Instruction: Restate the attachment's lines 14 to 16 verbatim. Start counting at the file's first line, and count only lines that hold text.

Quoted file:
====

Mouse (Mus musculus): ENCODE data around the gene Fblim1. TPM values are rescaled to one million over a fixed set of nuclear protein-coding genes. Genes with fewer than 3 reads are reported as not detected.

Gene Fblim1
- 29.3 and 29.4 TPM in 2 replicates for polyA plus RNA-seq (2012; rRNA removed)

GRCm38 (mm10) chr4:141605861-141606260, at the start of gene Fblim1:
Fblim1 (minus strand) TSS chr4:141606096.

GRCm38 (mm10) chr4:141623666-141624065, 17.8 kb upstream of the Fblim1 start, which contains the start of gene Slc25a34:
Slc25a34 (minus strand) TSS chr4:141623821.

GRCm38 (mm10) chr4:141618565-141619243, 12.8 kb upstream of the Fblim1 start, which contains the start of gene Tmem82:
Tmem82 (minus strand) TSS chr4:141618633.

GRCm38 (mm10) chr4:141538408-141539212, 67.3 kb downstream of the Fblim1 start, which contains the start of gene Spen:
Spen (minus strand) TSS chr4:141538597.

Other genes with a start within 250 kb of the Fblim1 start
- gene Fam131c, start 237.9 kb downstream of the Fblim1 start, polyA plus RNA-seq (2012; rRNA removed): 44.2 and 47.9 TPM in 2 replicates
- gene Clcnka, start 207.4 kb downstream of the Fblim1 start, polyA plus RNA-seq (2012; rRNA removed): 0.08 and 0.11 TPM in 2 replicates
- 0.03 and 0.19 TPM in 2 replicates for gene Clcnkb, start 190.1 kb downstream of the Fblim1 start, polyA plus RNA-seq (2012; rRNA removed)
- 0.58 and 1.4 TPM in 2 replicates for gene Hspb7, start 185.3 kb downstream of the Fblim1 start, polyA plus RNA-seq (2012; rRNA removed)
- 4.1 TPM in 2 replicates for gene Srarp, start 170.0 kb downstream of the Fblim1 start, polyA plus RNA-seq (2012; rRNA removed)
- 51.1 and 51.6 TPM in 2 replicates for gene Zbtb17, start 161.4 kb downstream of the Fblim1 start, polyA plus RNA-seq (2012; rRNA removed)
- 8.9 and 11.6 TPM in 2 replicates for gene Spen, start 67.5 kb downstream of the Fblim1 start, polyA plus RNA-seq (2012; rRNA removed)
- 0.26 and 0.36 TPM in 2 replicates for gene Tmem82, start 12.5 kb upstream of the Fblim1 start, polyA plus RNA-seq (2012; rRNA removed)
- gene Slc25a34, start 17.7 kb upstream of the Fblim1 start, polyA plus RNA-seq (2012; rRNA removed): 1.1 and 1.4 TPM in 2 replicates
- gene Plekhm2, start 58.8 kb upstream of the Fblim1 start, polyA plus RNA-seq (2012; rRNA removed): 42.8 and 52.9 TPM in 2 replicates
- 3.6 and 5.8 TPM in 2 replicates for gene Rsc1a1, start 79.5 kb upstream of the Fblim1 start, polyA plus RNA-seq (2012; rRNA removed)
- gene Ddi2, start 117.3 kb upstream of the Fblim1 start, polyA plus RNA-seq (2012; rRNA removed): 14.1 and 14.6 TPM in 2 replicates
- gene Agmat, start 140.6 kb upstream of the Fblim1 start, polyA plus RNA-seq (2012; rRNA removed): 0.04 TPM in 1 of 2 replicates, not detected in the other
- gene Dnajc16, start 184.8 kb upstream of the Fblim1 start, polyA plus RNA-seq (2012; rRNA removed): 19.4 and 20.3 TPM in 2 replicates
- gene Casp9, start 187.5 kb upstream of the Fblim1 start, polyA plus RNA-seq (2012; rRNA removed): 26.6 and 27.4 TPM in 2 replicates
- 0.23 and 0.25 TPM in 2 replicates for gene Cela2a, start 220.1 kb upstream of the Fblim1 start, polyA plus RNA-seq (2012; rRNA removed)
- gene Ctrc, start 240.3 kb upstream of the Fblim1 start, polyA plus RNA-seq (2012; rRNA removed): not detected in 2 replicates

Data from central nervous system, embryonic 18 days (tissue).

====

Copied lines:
- gene Clcnka, start 207.4 kb downstream of the Fblim1 start, polyA plus RNA-seq (2012; rRNA removed): 0.08 and 0.11 TPM in 2 replicates
- 0.03 and 0.19 TPM in 2 replicates for gene Clcnkb, start 190.1 kb downstream of the Fblim1 start, polyA plus RNA-seq (2012; rRNA removed)
- 0.58 and 1.4 TPM in 2 replicates for gene Hspb7, start 185.3 kb downstream of the Fblim1 start, polyA plus RNA-seq (2012; rRNA removed)